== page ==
It's not often - thankfully, for all our sakes - that I get to quote myself, but an uncoloured version of this work was referenced on BibliOdyssey previously, and the information is still relevant:
Wapen. Des Heyligen Römischen Reichs Teutscher Nation' or Koebel's Wappenbuch (Coat of Arms book) is interesting because the heraldic symbols are all featured on flags -
although perhaps not so obviously with the two example images- held aloft by the mercenaries known as Landsknechts (seen recently). Published in 1545 by Jacob Koebel, this rare wappenbuch features around one hundred and fifty full page illustrations (by Jacob Kallenberg - monogramme: 'IK') of the puffy shirt-wearing, armour-clad flag bearers; and in passing, I noted a subsequent edition from the late 16th century selling for ~€4000. The complete book is available online at the Bavarian State Library. [via Archivalia]
The heraldic emblem flags seen above display distinguishing elements from the coats of arms of the nobility from the German peoples of the Holy Roman Empire. The flags represent Germanic princes and barons and knights and cities and earls and electors. The publication includes blazons: descriptions employing the grammar of heraldry that will have outlined the colours to be applied by the manuscript painter(s).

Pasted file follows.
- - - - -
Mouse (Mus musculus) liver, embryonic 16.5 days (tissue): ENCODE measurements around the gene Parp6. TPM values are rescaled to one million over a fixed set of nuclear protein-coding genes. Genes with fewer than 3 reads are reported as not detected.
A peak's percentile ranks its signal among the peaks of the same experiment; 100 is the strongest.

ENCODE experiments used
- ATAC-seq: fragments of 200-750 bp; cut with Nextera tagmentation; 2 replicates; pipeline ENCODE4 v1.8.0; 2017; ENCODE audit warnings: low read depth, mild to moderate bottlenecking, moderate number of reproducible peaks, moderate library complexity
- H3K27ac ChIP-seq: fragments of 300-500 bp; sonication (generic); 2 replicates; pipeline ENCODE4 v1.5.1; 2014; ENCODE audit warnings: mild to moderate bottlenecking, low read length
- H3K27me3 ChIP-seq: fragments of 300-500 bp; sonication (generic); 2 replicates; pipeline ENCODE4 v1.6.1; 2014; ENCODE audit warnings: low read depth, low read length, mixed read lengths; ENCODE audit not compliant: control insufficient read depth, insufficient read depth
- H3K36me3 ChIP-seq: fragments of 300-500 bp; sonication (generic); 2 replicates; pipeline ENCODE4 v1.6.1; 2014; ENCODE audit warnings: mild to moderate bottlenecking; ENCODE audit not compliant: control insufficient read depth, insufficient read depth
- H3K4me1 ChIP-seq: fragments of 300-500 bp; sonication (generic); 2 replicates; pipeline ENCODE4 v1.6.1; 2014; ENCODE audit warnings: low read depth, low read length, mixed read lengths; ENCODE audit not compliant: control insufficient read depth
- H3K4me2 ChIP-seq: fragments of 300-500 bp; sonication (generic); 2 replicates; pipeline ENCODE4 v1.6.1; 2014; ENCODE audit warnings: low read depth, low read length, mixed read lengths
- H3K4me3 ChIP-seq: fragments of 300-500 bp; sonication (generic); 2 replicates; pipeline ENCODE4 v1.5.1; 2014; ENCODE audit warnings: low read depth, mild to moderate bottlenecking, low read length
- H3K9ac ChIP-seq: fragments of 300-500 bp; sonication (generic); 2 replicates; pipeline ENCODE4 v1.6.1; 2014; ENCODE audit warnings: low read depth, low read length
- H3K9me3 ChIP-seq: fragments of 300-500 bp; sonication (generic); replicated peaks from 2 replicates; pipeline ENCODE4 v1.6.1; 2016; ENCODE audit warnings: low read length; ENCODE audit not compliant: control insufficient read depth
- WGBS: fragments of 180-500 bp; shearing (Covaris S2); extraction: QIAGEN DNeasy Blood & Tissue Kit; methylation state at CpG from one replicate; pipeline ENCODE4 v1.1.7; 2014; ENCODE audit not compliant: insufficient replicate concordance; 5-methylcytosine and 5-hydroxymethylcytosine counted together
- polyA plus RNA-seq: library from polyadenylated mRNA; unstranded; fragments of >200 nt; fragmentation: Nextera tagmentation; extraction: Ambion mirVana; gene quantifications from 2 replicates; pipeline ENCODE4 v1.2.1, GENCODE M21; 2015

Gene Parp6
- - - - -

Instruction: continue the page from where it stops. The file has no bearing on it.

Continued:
The Wikipedia article on vexillology tells us that flags and the study of flags was originally (and still is, in some senses) a "sub-discipline" of heraldry.
- The images in this post were cropped and spliced together from page illustration taken from 'Wapen. Des Heyligen Römischen Reichs Teutscher Nation' (1545) from the Bavarian State Library.
- All of the book's illustrations are available (uncoloured) from Wikimedia.
- via & thanks.